It’s been a month or so since the Giants acquired Angel Pagan. At the time, I wasn’t excited or anything…I guess I had become an Andres Torres apologist, and I was a bit worried about what the trade meant for Brandon Belt; but I liked the deal nonetheless. The idea of Melky Cabrera as a starting centerfielder was never all that appealing, so it was nice to see the Giants go out and get a more suitable option. As time has passed in what’s been an ultimately underwhelming offseason, I’m really starting to like this trade.
Giants centerfielders collectively hit .228/.299/.347 in 2011. That ugly slash line speaks for itself, I’d say. In strict terms of hitting, centerfield was the Giants’ second-biggest weakness last year (shortstop, of course, was the worst). That .646 OPS was good — or rather bad — for an sOPS+ of 76, meaning they were quite a bit worse than the average centerfielder.
Now here’s where Angel Pagan comes into the picture.
At first glance, Pagan is coming off a pretty disappointing season. But if you take UZR out of the equation, here’s what Pagan’s done over the last three seasons:
2009: .306/.350/.487, 120 wRC+, 376 PA, 2.2 WAR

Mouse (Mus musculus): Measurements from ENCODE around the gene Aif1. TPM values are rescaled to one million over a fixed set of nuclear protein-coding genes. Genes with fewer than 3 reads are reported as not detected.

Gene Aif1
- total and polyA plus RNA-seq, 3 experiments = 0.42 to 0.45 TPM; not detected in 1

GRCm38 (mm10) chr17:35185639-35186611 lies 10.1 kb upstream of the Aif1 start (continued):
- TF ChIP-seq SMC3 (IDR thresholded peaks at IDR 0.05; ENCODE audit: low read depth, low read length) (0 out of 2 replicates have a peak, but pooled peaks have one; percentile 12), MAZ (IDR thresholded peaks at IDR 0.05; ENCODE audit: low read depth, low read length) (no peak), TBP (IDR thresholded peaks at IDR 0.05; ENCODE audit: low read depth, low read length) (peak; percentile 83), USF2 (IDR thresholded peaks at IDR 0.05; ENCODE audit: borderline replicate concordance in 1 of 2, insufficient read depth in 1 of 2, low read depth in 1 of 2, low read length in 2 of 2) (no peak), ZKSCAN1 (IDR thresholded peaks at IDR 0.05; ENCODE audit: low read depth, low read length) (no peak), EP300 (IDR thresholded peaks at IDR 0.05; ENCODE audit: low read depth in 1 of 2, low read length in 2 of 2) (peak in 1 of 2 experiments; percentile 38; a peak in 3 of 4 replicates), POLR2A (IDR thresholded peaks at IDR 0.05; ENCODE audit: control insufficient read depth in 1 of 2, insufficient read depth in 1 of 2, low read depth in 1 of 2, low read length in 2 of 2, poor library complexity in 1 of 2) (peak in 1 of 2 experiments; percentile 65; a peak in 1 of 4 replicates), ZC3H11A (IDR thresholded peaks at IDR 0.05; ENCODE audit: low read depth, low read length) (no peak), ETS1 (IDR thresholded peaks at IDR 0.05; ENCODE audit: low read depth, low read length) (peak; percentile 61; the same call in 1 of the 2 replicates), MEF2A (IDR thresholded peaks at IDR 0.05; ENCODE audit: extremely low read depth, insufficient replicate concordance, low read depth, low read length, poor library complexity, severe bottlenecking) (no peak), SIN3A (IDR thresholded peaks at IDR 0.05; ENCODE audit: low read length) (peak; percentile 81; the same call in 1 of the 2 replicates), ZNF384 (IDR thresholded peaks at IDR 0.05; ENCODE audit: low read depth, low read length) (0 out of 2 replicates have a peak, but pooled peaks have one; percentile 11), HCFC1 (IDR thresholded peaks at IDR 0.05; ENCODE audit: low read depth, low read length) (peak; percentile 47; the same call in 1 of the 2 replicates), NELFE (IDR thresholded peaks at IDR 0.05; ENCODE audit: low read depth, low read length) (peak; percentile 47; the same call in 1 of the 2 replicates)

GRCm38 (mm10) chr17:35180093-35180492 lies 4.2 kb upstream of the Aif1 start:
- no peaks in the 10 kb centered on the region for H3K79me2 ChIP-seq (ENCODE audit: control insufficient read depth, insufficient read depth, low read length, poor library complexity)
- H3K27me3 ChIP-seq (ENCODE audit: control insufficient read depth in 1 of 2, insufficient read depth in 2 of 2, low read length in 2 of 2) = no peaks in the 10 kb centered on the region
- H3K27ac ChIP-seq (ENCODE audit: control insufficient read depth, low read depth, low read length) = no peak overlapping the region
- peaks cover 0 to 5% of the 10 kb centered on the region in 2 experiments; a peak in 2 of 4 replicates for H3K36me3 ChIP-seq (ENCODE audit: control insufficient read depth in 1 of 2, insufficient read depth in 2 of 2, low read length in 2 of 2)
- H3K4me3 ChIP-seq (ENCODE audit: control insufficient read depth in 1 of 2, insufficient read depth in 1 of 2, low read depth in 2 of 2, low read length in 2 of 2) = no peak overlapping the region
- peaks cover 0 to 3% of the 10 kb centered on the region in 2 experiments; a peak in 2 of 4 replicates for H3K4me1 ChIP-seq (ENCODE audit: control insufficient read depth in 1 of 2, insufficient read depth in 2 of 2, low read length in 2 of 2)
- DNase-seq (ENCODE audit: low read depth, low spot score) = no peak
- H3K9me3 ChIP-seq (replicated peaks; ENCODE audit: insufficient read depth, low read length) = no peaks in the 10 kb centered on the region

2010: .290/.340/.425, 113 wRC+, 633 PA, 4.0 WAR
2011: .262/.322/.372, 99 wRC+, 532 PA, 2.3 WAR
That’s consistently above-average production, and it’s even better when you consider that Pagan only played half a season in 2009. The steady drop in Pagan’s offensive numbers might be cause for concern, but he actually improved his walk rate and cut down on strikeouts from the previous season, and the drop in his power numbers wasn’t all that large (.024 dip in ISO). I’m extremely confident in his ability to produce at an above-average rate in 2012, and that’s more than I can say for most of the other position players on the Giant’s 25-man roster.
Even if you hate what the Giants have done this winter, even if you’re getting ready to chain yourself to the Willie Mays statue in an act of anti-Rainy Day Fund protest, even if you shudder every time you hear “LOOGY”…Pagan’s sort of a silver lining. He’ll bring this team one step closer to a league-average offense in 2012, and I’ll take it.